Want to be an ‘ultra-successful contractor’? Ron Smith tells how

April 18, 2014
Ultra-successful contractors report annual growth in revenues; they report annual double digit net profit; and they maintain a pleasant work environment. Determine your competitive advantage. Determine geographically and demographically your three market areas. Decide what business or businesses you’re going to be in. Create your portfolio of products and services.

LAS VEGAS — The word legendary is overused but it fits when applied to Ron Smith. Who’s Ron Smith? He invented the service agreement and that alone should make him legendary. He’s become one of the nation’s foremost contracting consultants and members of the Service Round Table heard his tips for becoming an ultra-successful contractor at the group’s International Round Table here.

First, Smith said, you really must want to be that person. Ultra-successful contractors report annual growth in revenues; they report annual double digit net profit; and they maintain a pleasant work environment, a place where the employees tell others that it’s a good place to work and that they should work there.

Determine your competitive advantage, Smith said. You don’t need to be big or sophisticated. You could be a one-man shop that devotes his personal attention to every client and that’s your advantage. Everyone has a story, Smith said, and they’ll all work as long as it’s not about low price.

Determine geographically and demographically your three market areas. First, the area where you want to have dominant market share and people think of you when they think of a contractor so your competitors have to live up to your reputation. Second is your reactive area, the region where you’ll go if you get a call but you’re not there proactively yet. The third is an area where you’re not going to go because it’s just not worth the windshield time

Next, decide what business or businesses you’re going to be in — plumbing, heating, hydronics, air conditioning or, best yet, the total indoor environment business?

Create your portfolio of products and services and always look to expand it so you have more things to offer. Determine the pricing strategy for all these products and services. You’re going to have different pricing strategies for drain cleaning versus trenchless pipe replacement or installing a ductless split. Develop an annual budget for both revenue and profits for individual departments and products.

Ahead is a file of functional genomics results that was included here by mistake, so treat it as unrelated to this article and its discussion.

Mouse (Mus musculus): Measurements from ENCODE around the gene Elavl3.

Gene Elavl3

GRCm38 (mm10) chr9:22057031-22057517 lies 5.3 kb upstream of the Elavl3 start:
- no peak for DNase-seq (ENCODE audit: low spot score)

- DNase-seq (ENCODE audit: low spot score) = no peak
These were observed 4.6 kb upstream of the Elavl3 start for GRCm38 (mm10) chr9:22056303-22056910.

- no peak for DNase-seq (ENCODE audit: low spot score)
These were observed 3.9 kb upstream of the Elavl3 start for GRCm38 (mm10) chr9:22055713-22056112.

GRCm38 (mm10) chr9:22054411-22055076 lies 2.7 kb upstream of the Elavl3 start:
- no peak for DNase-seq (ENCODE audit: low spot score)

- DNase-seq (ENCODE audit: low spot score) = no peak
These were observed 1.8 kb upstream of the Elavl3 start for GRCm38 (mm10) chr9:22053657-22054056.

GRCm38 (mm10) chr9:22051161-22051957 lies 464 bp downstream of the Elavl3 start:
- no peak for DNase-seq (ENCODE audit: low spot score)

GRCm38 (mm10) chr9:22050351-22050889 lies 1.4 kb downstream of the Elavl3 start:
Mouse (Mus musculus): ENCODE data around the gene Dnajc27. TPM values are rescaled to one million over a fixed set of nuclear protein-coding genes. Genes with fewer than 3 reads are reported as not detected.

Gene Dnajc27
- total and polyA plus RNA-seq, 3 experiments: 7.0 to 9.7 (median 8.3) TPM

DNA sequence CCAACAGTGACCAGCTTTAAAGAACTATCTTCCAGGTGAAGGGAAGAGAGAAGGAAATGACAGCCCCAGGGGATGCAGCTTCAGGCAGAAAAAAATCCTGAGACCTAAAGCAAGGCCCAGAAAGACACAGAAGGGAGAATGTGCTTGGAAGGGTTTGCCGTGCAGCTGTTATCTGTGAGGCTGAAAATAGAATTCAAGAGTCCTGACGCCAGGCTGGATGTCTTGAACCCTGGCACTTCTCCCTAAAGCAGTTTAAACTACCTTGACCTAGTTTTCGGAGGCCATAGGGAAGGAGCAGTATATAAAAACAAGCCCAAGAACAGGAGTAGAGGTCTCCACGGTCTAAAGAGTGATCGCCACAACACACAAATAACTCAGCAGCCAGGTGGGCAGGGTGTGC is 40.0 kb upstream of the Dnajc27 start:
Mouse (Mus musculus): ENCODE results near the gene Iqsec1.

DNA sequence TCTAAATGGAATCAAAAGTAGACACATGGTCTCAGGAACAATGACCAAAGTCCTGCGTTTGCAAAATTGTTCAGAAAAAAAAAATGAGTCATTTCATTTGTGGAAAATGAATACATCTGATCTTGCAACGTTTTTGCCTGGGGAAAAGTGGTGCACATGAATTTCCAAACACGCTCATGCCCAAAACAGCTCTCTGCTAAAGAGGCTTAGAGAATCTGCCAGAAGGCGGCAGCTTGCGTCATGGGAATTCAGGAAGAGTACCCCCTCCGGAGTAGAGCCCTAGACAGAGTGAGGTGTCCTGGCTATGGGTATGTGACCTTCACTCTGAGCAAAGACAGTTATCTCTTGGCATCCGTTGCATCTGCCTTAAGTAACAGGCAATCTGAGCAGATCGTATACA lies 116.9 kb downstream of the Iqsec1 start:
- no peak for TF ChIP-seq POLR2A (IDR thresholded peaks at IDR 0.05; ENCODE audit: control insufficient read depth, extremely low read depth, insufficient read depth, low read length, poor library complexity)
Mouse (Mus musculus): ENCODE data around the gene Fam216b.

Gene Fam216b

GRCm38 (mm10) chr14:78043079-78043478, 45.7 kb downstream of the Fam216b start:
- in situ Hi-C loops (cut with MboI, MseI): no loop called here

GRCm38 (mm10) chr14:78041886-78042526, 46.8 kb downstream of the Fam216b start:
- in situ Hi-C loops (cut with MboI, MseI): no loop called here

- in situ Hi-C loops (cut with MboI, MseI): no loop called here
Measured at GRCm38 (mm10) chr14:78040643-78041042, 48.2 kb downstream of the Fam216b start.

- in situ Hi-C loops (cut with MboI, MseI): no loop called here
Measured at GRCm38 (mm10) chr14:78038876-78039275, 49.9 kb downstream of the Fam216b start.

You have to translate those dollars into units that everyone in the company can understand and then report results to coworkers in those units. For example, say you want to do $800,000 in air conditioning and your average sale is $7,980 so can get in front of everybody in the company, not just your financial people, and say we have to sell and install 100 replacements. Figure out how many you need each month because January sales and July sales will be different. If your average closing rate is 38%, you can tell everyone in the company that you have to make presentations on 263 leads. Write your goals for the week on a big board in those units and then at end of each week show the actuals compared to budget so everyone knows how the company is faring.

The owner or top manager must understand and facilitate the “Three Cs” of customers, coworkers and the company and how they all relate to each other.

Your culture should be marketing driven but customer focused, Smith said.

Focus all coworkers on the service agreement program, Smith emphasized. It is the most important product that you sell. Smith consults for a number of contractors.

The companies for whom he consulted last year had 29 “comfort consultants” and Smith asked them to track sales for customers with service agreements versus those without an agreement. Those salespeople told him that they closed 31% of presentations with those customers that did not have an agreement, but closed an astounding 86% of the customers with an agreement. Sell service agreements, treat those customers well and the replacement sales will fall into your lap.

All coworkers participate in the sales process in one of three different ways, Smith said — they can make sales directly, create sales leads, or they can talk positively about the company out in the community. If they can’t do at least that, then they can’t stay with the company.

The mission is to always get new customers while retaining the ones you have, so make your company convenient to do business with.

  • Have real people answer the phone.
  • Offer consumer-financing options to let people buy by the month.
  • Offer extended hours of operation. Steve Miles, Jerry Kelly Heating & Air Conditioning, St. Charles, Mo., is open 24 hours, seven days a week. Miles charted his sales volume and found there was little difference for any of the seven days of the week.

Train your techs and installers to practice value added. For example, if you install a new system, the customer gets exactly what he thought and he’s satisfied. But if you throw in something extra, even if it’s just a case of filters, the customer is delighted.

There are two reasons for not being successful contractor, Smith pointed out. The first is a deficiency of knowledge. The second, and the much more common reason, is deficiency of execution — not doing what you need to do.

Additional information about Ron Smith is available at his website, www.ronsmithhvac.com.

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